Sony BMG Rootkit Debacle Reaches $1.5M Settlement

Dennis Faas's picture

Recently, Sony was fined $1.5 million in penalties and costs to reimburse Californians and Texans whose computers were affected by the illegally installed Digital Rights Management software [software aimed at antipiracy] on some of their music CDs.

Consumers will be reimbursed up to $175.00 to offset the cost of repairs incurred when removing the software. Consumers without proof of the cost of repairs are still eligible for $25.00.

To date, 40 states have settled the law suit with Sony. The total settlement amount is up to $5.75 million. For a list of the 40 states affected, refer to the Massachusetts Attorney Generals Office.

The CDs might contain XCP or MediaMax 5.0 designation on the CD label, while some are labeled as "Content Protected" on the front upper-left corner. In all, 52 CD titles were manufactured with the DRM antipiracy software. A full list of the titles affected can be found here.

California Attorney General Bill Lockyer estimates that 450,000 Californians purchased Sony BMG CDs that used rootkit technologies. Texas estimates 130,000 people purchased the CDs. An estimated 12.6 million discs were sold between January 2005 and November 2005.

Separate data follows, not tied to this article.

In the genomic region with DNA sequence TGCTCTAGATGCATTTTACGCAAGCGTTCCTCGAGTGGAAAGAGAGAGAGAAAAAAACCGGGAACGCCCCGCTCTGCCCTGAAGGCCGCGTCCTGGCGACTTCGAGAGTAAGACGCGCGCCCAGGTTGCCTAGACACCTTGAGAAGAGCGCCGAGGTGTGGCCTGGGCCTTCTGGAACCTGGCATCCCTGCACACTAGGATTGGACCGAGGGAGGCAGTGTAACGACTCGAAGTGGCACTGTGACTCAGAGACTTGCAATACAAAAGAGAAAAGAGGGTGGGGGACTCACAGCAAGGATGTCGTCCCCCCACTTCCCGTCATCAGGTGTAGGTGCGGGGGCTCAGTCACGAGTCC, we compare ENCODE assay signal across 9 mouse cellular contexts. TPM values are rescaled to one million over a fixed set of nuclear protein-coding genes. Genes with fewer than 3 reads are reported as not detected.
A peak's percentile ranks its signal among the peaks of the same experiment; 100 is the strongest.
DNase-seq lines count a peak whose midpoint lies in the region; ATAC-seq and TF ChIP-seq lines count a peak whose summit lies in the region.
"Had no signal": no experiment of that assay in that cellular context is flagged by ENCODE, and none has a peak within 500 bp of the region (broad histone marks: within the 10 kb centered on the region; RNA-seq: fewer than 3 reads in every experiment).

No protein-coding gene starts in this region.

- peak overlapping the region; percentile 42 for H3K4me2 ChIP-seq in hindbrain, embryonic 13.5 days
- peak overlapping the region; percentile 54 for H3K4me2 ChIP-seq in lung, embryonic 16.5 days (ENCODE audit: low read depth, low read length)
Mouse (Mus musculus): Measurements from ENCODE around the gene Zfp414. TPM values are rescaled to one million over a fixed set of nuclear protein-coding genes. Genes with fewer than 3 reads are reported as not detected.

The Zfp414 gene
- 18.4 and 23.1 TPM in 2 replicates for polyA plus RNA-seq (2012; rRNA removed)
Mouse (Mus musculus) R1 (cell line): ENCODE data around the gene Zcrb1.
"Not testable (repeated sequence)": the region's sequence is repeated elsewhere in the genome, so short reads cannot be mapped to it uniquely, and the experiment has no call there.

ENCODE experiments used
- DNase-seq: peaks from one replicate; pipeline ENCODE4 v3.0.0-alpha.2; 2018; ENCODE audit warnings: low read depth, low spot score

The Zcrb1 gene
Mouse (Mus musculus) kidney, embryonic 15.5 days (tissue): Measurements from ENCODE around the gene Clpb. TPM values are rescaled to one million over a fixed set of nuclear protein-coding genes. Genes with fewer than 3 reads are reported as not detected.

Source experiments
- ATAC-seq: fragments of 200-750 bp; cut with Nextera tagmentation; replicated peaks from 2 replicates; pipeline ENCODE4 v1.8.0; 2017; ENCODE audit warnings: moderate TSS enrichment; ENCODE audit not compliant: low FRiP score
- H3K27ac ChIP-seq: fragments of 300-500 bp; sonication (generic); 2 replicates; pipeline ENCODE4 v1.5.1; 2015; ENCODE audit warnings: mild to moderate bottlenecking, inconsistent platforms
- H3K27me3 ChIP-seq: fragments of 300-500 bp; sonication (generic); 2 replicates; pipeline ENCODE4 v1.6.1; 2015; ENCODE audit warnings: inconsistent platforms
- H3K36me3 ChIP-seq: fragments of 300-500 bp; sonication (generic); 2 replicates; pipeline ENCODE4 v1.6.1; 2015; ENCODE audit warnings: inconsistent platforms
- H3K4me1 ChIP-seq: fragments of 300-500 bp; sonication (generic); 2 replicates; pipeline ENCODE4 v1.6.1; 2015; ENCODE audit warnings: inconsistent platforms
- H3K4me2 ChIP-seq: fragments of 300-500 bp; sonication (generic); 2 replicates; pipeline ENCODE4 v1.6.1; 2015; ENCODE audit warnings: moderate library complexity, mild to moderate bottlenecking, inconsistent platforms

The antipiracy software was created by First 4 Internet, a U.K. based company. When the user inserts the disc into their Windows PC and accepts the terms of a license agreement, the DRM software (also known as rootkit software) was transparently installed -- undetectable to all but the most experienced user and most antivirus software. The software does not affect CD players in stereo systems.

Rootkits run at a very low level in the Windows operating system. A rootkit is a set of tools that hide any trace of an intruder, but can maintain full ("root") access to a previously compromised operating system. Many argue that rootkits are no better than Spyware.

Terms of the settlement also ban Sony from distributing CDs with bundled Digital Rights Management software technology without proper disclosure.

The rootkit was discovered by Mark Russinovich of Sysinternals. Claim forms are available on a special Sony web site with instructions on how to seek reimbursement for repairs to damaged computers.

Consumers have 180 days to file claims.

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